Can't Shed Weight

Home Forums Diet Goals Can't Shed Weight

This topic contains 9 replies, has 5 voices, and was last updated by  Spedagno 2 months ago.

Viewing 10 posts - 1 through 10 (of 10 total)
  • Author
  • #14478


    I’m completely stumped on this one. I’m 217lbs and just cannot lose the weight I’d like to. Neither can my husband who is at 200lbs.

    We have been whole food vegans for 1.5 years, started out with just walking then easing into getting regular exercise nearly every day at the gym(strength and cardio!) for the last six weeks, burning 2500-2700 calories a day while only eating 1800-2000 calories a day.

    We get about 7.5 hours of sleep per night and drink no coffee.

    I have a not stressful work life and take breaks to stretch and walk every hour. Hubby has a bit more stress but he walks a lot at work, sometimes getting a few miles in on top of what we did at the gym. We relax in the evenings.

    We can tell our bodies are slightly changing shape, we are lifting more and jogging longer at the gym BUT it’s a little infuriating for me that the scale isn’t budging and we aren’t shrinking more?

    Anyone else having struggles like this? Do we need to be more patient? Eat more? Exercise more often throughout the day?



    Hi Jasmo!
    I share your pain many times over! We have a lot in common, and I’d like to share a virtual high five with you for making the commitment because I know it is valiant and requires a lot of grit! Seems like you’re working REALLY hard and seeing a difference, which is definitely something to celebrate and be proud of! “We can tell our bodies are slightly changing shape, we are lifting more and jogging longer at the gym” – THAT IS SO IMPORTANT! Try to focus on that for encouragement whenever possible! 🙂
    I’ve been obsessed with all this lately, so I have a lot to say…hopefully it’s not all repeat info for you, and I think there is good news!

    It might be helpful to take a close look at how much oil you’re consuming, using for salad dressings and cooking, as well as foods or recipes that have added sugar. I’m actively trying to decrease my oil and refined sugar intake, and it seems to be helping what I’m seeing on the scale.

    Cooking with vegetable stock has been a total game changer for me, as well as keeping it simple and steaming veggies with water. Replacing oil in dressings with vinegars/lemon juice/mustards/avocado/herbs etc. (Google some recipes) will help your salads a lot and are actually a lot tastier once you get the hang of it.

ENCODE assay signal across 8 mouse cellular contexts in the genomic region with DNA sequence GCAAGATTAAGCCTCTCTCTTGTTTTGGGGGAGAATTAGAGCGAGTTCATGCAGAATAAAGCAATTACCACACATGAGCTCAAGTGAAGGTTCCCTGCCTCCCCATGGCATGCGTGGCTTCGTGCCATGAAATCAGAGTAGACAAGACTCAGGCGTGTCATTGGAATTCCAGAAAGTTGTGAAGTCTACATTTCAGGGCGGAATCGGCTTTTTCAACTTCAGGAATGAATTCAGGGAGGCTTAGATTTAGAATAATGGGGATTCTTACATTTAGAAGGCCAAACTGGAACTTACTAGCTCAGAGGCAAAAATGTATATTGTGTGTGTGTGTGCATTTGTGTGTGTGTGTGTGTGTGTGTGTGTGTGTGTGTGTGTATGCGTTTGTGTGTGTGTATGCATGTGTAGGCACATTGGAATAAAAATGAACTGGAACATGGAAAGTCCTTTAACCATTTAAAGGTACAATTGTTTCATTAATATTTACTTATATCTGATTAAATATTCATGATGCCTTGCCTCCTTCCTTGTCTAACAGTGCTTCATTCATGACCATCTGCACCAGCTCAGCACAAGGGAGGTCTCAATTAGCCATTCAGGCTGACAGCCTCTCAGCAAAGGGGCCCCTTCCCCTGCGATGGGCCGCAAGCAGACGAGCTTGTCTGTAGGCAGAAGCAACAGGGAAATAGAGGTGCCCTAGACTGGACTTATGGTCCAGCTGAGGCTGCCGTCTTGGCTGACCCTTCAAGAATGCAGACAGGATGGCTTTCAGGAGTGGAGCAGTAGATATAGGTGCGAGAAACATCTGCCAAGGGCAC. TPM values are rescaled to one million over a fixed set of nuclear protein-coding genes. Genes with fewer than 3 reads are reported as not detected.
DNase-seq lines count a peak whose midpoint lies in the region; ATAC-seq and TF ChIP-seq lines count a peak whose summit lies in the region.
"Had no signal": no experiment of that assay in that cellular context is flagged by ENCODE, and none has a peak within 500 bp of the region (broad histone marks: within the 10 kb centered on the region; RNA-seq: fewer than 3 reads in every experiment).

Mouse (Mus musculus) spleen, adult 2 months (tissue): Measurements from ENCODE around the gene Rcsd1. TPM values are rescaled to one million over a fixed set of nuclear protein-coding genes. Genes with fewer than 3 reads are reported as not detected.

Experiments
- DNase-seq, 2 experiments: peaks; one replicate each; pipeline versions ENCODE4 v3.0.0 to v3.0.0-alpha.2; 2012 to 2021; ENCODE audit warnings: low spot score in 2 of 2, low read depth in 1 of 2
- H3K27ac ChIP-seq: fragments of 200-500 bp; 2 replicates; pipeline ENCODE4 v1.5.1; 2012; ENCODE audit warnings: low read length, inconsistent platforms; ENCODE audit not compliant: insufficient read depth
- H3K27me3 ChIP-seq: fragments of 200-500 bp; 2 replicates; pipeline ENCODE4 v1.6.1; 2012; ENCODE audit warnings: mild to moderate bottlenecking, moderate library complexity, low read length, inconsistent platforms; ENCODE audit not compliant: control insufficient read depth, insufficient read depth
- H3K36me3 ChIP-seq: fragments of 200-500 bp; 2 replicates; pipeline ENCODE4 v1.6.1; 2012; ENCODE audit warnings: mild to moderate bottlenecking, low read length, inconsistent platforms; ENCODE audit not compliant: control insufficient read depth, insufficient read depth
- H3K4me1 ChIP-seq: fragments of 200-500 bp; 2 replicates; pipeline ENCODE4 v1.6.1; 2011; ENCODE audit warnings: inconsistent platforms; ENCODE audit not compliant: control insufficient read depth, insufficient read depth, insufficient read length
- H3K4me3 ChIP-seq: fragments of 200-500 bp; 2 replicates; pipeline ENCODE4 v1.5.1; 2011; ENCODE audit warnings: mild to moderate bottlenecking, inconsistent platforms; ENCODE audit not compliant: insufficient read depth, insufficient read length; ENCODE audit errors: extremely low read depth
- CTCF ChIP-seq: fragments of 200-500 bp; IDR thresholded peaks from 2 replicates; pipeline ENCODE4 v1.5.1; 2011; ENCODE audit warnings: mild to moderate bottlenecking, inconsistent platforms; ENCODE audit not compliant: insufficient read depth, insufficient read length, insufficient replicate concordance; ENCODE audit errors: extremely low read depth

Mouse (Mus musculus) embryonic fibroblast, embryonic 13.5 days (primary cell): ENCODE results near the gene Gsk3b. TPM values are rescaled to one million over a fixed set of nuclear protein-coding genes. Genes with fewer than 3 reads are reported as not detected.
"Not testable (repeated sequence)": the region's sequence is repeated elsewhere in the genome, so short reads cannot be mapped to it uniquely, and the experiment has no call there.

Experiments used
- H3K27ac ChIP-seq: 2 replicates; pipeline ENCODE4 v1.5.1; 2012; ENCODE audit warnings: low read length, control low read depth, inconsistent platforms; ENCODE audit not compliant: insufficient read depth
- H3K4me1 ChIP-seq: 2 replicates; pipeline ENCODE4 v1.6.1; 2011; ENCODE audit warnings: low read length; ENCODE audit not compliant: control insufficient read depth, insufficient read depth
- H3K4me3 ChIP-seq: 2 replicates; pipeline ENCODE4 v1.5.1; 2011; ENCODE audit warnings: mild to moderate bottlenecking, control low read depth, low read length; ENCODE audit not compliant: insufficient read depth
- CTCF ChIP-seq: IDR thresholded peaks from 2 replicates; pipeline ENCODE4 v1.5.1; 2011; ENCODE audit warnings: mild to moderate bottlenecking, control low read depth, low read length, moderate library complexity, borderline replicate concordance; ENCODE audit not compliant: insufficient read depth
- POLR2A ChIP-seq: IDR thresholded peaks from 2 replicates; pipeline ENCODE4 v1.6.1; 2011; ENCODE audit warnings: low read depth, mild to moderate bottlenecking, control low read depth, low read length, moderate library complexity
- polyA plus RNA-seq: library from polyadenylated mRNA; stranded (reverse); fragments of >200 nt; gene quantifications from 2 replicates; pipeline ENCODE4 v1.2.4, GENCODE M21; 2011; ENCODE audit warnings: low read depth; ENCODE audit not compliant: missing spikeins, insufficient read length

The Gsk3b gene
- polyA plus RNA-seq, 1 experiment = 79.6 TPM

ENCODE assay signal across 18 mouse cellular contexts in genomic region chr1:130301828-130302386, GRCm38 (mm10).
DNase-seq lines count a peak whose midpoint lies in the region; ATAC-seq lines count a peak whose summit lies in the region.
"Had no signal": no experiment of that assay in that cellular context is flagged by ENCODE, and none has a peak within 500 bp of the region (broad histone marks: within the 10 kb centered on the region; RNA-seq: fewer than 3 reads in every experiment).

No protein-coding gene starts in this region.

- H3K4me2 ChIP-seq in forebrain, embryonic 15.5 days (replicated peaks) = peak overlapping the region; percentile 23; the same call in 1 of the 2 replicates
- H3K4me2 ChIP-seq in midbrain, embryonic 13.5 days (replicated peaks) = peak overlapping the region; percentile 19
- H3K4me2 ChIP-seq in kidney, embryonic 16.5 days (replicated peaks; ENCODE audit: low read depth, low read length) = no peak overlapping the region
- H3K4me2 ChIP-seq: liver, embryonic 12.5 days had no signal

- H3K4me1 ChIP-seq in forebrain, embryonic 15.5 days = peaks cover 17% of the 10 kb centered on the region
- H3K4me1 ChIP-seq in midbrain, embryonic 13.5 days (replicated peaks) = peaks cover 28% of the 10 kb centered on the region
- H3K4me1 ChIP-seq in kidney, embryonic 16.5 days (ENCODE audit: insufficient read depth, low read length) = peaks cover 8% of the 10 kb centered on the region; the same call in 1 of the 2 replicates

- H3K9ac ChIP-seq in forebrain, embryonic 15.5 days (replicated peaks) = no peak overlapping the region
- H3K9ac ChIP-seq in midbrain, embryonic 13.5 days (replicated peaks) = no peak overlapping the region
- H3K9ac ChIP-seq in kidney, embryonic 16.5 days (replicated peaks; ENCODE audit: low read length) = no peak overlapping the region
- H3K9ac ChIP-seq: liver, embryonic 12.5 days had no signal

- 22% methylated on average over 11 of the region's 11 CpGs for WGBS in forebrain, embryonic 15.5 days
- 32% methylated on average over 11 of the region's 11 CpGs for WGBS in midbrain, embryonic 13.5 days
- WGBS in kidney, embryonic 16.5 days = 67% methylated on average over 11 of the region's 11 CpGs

Also, I noticed I have to be careful with salt/sodium content. Too much can cause water retention, which for me can make a difference of 2-3 pounds from one day to the next, and I imagine the range might be even wider depending on the individual. Whole foods are very tasty when flavored with lots of herbs, especially fresh ones. That said, drink a lot of water, especially with ice, it helps everything!

    Sugar, too — I allow myself a little vegan sweet treat every day like pure dark chocolate, or I love Newmann’s Own sandwich cookies because I think they’re even better than Oreos, and I have a major sweet tooth. I stick to a serving size or less and make sure I eat it mindfully so I can really savor it and then don’t immediately feel like I need more. If I still want sweetness after that, I’ll eat some berries or a peach. One thing I actually am trying to eliminate 100% is high fructose corn syrup, despite my addiction to Coke. It’s not as hard as I thought it was going to be, and I do miss it a little, but feeling better and noticing small changes in my physique has been reinforcing my motivation to stay away from it.

    Are you getting enough fiber? Fiber helps appetite regulation and aids digestion. I love adding flaxseed to my oatmeal and fruit in the morning, and there are some great vegan whole grain breads out there that I love with peanut butter. I also love an apple with peanut butter and flaxseed on top. Also, speaking of cinnamon, because it goes great on all of those things and so much more, I’ve read that it supports metabolism, which certainly can’t hurt!

    It’s always great to stay active, but it doesn’t sound like you need to work out more than you already do, especially because you could exhaust yourself and even sustain injuries (been there done that in my weight loss adventures and it’s one of my biggest regrets). It’s good that you’re giving yourself time to relax because with a stressful job your body might be trying to retain cortisol, which is a hormone produced by stress that can cause us to hold on to fat in our stomach area. Stress is aided by exercise and reduces cortisol, but there are other negative effects if you overdo it. Be kind to yourself and pay attention to your body, always give yourself what you need to feel energetic, pain free, and as content as possible.